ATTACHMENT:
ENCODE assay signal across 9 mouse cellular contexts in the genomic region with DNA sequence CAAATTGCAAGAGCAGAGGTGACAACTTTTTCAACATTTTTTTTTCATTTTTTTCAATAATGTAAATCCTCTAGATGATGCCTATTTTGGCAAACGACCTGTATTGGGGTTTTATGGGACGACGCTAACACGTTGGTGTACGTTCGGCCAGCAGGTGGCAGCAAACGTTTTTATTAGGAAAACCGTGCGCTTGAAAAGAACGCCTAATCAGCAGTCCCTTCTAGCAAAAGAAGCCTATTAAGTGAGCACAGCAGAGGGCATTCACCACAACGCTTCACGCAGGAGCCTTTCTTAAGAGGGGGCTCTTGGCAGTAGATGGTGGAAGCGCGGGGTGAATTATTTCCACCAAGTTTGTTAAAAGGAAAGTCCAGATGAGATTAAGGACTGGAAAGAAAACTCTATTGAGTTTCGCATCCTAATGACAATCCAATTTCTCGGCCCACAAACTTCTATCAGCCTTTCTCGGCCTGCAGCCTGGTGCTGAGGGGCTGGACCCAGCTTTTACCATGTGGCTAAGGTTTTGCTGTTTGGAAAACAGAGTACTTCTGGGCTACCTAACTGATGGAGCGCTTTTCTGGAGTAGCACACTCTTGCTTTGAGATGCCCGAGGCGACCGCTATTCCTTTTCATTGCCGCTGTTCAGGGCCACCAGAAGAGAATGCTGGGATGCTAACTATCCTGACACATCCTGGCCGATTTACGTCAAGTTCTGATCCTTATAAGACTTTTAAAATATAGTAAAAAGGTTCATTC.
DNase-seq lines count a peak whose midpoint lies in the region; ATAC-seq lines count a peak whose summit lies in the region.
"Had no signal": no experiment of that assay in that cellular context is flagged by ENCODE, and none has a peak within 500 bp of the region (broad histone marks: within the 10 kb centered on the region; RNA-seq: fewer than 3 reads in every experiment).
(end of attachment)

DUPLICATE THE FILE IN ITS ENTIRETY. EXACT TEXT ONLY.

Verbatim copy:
ENCODE assay signal across 9 mouse cellular contexts in the genomic region with DNA sequence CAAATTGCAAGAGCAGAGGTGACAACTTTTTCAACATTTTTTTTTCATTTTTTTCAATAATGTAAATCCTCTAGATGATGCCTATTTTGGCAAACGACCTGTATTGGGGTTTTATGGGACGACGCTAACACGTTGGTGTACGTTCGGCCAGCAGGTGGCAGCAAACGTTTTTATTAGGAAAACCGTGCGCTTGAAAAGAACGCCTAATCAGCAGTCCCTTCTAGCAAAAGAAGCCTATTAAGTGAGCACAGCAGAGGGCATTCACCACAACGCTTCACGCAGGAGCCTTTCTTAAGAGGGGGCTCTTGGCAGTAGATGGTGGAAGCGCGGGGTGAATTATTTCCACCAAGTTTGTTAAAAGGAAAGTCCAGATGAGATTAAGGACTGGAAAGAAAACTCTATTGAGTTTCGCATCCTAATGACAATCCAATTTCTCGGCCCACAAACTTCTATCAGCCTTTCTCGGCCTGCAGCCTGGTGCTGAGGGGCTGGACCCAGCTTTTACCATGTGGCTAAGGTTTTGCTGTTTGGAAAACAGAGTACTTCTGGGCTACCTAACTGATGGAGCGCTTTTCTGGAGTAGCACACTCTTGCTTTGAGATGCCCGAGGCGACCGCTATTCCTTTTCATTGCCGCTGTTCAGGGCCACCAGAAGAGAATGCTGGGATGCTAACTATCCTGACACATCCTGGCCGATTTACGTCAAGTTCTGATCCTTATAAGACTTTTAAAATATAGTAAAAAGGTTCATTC.
DNase-seq lines count a peak whose midpoint lies in the region; ATAC-seq lines count a peak whose summit lies in the region.
"Had no signal": no experiment of that assay in that cellular context is flagged by ENCODE, and none has a peak within 500 bp of the region (broad histone marks: within the 10 kb centered on the region; RNA-seq: fewer than 3 reads in every experiment).